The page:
1857 obit. Contributed by Jim Petrimoulx - May 2008.
Spirit of the Times - Saginaw City - Tuesday, December 1, 1857
DEATH OF HON. JAMES G. BIRNEY.
Hon. James G. Birney. Late of this county, died at Englewood, near Perth Amboy, New Jersey, on Tuesday evening last, the 24th inst. We copy the following biographical notice of the deceased from the New York Evening Post, of the 25th:
Mr. Birney was born in 1793, at Danville, Kentucky. His father, a native Ireland, was a man whose enterprise had accumulated wealth, which employed with generosity, conferred upon him popularity and social position. His mother was a beautiful and accomplished American lady of the name of Reed.
At the age of nineteen, two years after a distinguished graduation at Nassau Hall, New Jersey, Mr. Birney became a student in the office of Mr. Dallas at Philadelphia.
Returning to his native State in 1814, he commenced the practice of law, and at the age of twenty-two was chosen a member of the Legislature. At this time he contracted a marriage with a lady of great personal attractions and distinguished family. Three years after he had become a planter in Alabama, and the owner of thirty-five slaves. Subsequently resuming the practice of his profession at Huntsville, he gathered an extensive and profitable business. Just before his return to Kentucky he served with distinction in the Legislature of Alabama.
Mr. Birney's career attracts peculiar interest from the beginning of his connection with the anti-slavery movement. Early in life the wrongs inflected by the whites on the Indians touched his heart, and called out his indignant eloquence both of tongue and pen. Sympathy for one class of suffering human beings naturally led to sympathy for another; and accordingly he was soon greatly interested in the welfare of the negro. The plan of emancipation which at first seemed to him the most feasible was that of the colonizationalists, and to advocate their views he abandoned a lucrative and honorable profession.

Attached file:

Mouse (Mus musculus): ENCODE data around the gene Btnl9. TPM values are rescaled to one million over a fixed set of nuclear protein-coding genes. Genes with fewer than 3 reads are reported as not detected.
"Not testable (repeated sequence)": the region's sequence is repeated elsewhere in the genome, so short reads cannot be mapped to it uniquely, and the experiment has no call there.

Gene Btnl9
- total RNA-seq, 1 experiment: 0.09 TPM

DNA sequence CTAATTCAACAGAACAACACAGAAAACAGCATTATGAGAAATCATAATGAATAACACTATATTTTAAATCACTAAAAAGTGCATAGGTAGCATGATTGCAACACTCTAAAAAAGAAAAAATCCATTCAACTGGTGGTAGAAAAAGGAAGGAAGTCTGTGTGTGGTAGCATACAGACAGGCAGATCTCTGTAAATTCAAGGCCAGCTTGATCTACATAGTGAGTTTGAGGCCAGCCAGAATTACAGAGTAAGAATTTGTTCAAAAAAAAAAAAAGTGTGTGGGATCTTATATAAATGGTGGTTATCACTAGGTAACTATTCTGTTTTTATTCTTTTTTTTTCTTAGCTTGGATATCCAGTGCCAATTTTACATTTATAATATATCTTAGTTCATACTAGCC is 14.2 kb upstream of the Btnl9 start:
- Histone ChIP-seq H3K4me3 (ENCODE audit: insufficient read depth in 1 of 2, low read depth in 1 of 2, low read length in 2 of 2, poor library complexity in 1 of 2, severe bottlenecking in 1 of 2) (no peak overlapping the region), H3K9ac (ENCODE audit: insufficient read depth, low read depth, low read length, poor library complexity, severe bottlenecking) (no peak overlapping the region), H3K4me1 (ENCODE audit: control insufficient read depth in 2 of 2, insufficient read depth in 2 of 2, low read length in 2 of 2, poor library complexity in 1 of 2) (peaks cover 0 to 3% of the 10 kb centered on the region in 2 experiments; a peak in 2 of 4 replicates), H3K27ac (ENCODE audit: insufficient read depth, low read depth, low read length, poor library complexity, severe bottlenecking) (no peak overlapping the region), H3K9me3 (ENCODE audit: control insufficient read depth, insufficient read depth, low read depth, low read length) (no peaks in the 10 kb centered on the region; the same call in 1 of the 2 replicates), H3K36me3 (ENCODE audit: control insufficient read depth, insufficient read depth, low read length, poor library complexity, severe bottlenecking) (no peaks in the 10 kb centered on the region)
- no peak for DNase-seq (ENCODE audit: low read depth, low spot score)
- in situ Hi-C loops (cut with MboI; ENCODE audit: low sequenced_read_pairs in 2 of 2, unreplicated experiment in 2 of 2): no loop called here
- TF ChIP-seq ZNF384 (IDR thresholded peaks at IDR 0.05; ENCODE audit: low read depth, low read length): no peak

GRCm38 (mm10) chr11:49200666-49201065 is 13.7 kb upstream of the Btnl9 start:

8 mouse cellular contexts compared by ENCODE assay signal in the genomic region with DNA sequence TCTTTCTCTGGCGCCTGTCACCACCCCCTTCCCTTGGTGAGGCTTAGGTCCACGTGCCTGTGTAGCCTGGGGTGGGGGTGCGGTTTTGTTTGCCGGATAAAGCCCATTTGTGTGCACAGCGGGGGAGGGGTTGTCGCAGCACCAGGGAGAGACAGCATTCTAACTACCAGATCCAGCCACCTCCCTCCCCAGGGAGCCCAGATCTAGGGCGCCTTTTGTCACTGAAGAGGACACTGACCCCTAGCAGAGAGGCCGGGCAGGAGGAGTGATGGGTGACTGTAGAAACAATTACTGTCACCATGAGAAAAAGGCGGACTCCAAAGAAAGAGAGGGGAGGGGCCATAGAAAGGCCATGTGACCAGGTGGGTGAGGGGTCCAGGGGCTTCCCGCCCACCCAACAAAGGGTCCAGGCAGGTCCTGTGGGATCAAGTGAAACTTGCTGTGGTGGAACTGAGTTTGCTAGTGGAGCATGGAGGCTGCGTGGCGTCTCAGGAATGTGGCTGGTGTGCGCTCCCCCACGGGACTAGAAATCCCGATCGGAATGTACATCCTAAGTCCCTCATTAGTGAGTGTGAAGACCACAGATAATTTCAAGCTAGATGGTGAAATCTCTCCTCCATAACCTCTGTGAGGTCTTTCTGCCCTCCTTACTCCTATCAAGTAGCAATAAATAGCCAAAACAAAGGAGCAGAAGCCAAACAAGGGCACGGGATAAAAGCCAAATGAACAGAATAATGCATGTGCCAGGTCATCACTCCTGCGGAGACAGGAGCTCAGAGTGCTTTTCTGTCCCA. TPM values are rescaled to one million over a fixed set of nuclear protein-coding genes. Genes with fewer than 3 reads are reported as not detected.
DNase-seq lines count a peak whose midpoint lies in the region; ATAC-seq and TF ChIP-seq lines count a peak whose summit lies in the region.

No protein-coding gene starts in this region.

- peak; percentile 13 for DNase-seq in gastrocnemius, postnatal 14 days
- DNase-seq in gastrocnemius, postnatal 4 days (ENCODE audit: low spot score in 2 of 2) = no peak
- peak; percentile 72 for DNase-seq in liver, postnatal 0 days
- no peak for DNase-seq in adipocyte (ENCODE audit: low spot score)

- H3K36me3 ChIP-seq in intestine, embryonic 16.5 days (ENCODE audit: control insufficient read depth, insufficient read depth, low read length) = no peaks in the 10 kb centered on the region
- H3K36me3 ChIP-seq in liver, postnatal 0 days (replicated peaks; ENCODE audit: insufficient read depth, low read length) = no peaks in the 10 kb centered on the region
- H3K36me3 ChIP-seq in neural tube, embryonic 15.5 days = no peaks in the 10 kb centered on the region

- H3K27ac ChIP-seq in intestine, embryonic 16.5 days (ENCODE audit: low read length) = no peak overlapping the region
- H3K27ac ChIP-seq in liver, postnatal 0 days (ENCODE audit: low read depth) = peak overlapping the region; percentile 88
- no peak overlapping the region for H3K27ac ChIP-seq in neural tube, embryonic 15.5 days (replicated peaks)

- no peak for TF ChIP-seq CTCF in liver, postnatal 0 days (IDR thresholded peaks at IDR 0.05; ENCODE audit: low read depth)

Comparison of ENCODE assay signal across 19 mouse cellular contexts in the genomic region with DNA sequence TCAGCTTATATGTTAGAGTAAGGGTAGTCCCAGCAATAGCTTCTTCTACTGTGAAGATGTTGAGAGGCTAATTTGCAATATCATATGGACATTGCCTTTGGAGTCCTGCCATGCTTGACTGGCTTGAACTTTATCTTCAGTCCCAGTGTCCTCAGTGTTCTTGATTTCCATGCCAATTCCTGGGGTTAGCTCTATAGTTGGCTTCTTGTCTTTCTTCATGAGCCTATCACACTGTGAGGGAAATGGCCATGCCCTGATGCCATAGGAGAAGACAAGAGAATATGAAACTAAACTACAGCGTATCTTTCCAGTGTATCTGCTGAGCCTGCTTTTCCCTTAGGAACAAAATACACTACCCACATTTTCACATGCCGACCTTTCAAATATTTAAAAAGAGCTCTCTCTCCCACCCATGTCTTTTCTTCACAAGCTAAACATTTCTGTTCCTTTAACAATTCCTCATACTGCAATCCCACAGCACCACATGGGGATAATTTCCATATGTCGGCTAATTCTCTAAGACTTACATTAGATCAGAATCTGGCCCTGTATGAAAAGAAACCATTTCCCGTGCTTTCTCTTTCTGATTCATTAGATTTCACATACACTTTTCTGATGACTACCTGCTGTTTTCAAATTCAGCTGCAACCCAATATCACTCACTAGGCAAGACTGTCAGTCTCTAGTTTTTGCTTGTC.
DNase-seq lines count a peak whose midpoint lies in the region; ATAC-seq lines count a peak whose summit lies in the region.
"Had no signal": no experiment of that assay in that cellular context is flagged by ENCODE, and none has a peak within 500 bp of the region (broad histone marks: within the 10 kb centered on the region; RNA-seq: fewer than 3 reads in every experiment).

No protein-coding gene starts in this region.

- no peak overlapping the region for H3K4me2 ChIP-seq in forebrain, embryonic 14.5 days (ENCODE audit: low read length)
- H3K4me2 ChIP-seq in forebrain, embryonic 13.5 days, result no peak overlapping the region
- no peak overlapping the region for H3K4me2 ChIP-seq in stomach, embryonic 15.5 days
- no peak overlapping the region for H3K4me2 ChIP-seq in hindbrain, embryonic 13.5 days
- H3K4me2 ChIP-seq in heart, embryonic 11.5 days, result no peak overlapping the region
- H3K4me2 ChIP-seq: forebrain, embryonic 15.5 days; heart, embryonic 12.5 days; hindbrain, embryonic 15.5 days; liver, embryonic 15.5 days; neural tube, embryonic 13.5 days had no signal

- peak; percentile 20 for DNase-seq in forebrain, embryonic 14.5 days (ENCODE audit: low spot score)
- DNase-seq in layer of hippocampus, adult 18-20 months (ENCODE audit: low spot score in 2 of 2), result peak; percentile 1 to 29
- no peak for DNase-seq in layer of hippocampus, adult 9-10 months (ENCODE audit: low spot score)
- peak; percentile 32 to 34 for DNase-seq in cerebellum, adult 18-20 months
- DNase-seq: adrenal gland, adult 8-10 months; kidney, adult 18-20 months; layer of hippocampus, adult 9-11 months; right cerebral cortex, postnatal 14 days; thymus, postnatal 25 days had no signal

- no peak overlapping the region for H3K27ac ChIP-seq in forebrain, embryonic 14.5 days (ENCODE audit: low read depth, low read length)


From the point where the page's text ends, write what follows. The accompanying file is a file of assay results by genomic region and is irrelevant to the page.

In 1834 he caused a deed of emancipation for the six slaves he had brought with him from Alabama, to be entered at the office of the County Clerk for the county where he resided; and announced his intention to starting an anti-slavery newspaper in the State of Kentucky. When no printer could be persuaded to undertake the mechanical part of the enterprise there, he commenced the publication in Ohio, but not without exciting dangerous hostility. The recital of the perils to which he and his family were exposed is almost incredible, and shows the change of sentiment which has since taken place to make Ohio one of the freest in sentiment of the Western states.
Just before the death of his father, Mr. Briney caused such a disposition to be made of the paternal estate, that all the slaves, twenty-one in number, should fall to him; and on the occurrence of that event, he set them at liberty, making suitable provision for their comfort. About this time his wife died, the mother of eleven children, of whom, we believe, five are still living.
In 1840 Mr. Birney visited England, and took a prominent part in the anti-slavery movements which then agitated that country. In 1841 he married the sister-in-law of Hon. Gerritt Smith, a lady of the family of Fitzhugh, who survives to cherish his memory.
In 1844 Mr. Birney's eminent ability, high character, and the distinction conferred upon him by his anti-slavery course, conspired to indicate him as the most suitable candidate of the “Liberty Party” for President. Convinced that the cause of freedom would gain nothing by the election of Mr. Clay over Mr. Polk, he resisted all the overtures made by the whig party to induce him to withdraw in favor of Mr. Clay; and chiefly to Mr. Birney's conscientious persistency, the friends of that statesman are in the habit of ascribing his disastrous defeat.
Since then Mr. Birney's name has been rarely before the public. During the last twelve years he has suffered from severe attacks of paralysis, against which, in the opinion of his physicians a brain less powerful than his could not have sustained itself so long. More recently his symptoms have been aggravated by heart disease, and other ailments which follow in its train. After a slow, though painless decay of years , he expired peacefully on the 24th of November, almost to the last moment in the possession of his faculties.
A Few years since he removed from Michigan to New Jersey in order that he might end his days among friends of the reform to which he had devoted his prime, and that his youngest might enjoy the advantage of Mr. Weld's school at Englewood. Although his health did not permit him take an active part in politics after the struggle of 1844, he was no uninterested spectator of events. During the last Presidential canvass he warmingly supported the Republican cause, voting for Freemont, and preparing several political articles of more than ephemeral value. By his death the cause of universal philanthropy has lost a trustworthy and self-sacrificing supporter, and a wide circle of acquaintances a valued friend; his name will occupy a conspicuous place in the history of reform when that history shall be written.